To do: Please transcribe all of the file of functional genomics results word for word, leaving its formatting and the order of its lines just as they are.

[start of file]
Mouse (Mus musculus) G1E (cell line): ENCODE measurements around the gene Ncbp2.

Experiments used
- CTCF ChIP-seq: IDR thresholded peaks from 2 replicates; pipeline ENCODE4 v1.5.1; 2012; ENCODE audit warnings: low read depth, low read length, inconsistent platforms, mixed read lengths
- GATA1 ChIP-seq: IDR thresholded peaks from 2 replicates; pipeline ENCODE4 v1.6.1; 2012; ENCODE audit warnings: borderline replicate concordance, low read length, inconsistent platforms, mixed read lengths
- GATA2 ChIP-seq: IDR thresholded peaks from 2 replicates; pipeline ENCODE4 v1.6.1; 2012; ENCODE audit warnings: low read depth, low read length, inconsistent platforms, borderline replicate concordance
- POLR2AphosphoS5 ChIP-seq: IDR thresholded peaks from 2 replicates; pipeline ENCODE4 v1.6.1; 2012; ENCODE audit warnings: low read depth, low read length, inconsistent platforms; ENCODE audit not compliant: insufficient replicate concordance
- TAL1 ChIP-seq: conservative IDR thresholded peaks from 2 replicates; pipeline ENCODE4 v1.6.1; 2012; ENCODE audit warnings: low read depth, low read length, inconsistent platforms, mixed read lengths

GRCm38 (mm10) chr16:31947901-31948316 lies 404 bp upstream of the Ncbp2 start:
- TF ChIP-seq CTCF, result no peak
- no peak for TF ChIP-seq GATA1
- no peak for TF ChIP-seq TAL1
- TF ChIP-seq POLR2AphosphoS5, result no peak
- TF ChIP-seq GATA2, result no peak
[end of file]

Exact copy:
Mouse (Mus musculus) G1E (cell line): ENCODE measurements around the gene Ncbp2.

Experiments used
- CTCF ChIP-seq: IDR thresholded peaks from 2 replicates; pipeline ENCODE4 v1.5.1; 2012; ENCODE audit warnings: low read depth, low read length, inconsistent platforms, mixed read lengths
- GATA1 ChIP-seq: IDR thresholded peaks from 2 replicates; pipeline ENCODE4 v1.6.1; 2012; ENCODE audit warnings: borderline replicate concordance, low read length, inconsistent platforms, mixed read lengths
- GATA2 ChIP-seq: IDR thresholded peaks from 2 replicates; pipeline ENCODE4 v1.6.1; 2012; ENCODE audit warnings: low read depth, low read length, inconsistent platforms, borderline replicate concordance
- POLR2AphosphoS5 ChIP-seq: IDR thresholded peaks from 2 replicates; pipeline ENCODE4 v1.6.1; 2012; ENCODE audit warnings: low read depth, low read length, inconsistent platforms; ENCODE audit not compliant: insufficient replicate concordance
- TAL1 ChIP-seq: conservative IDR thresholded peaks from 2 replicates; pipeline ENCODE4 v1.6.1; 2012; ENCODE audit warnings: low read depth, low read length, inconsistent platforms, mixed read lengths

GRCm38 (mm10) chr16:31947901-31948316 lies 404 bp upstream of the Ncbp2 start:
- TF ChIP-seq CTCF, result no peak
- no peak for TF ChIP-seq GATA1
- no peak for TF ChIP-seq TAL1
- TF ChIP-seq POLR2AphosphoS5, result no peak
- TF ChIP-seq GATA2, result no peak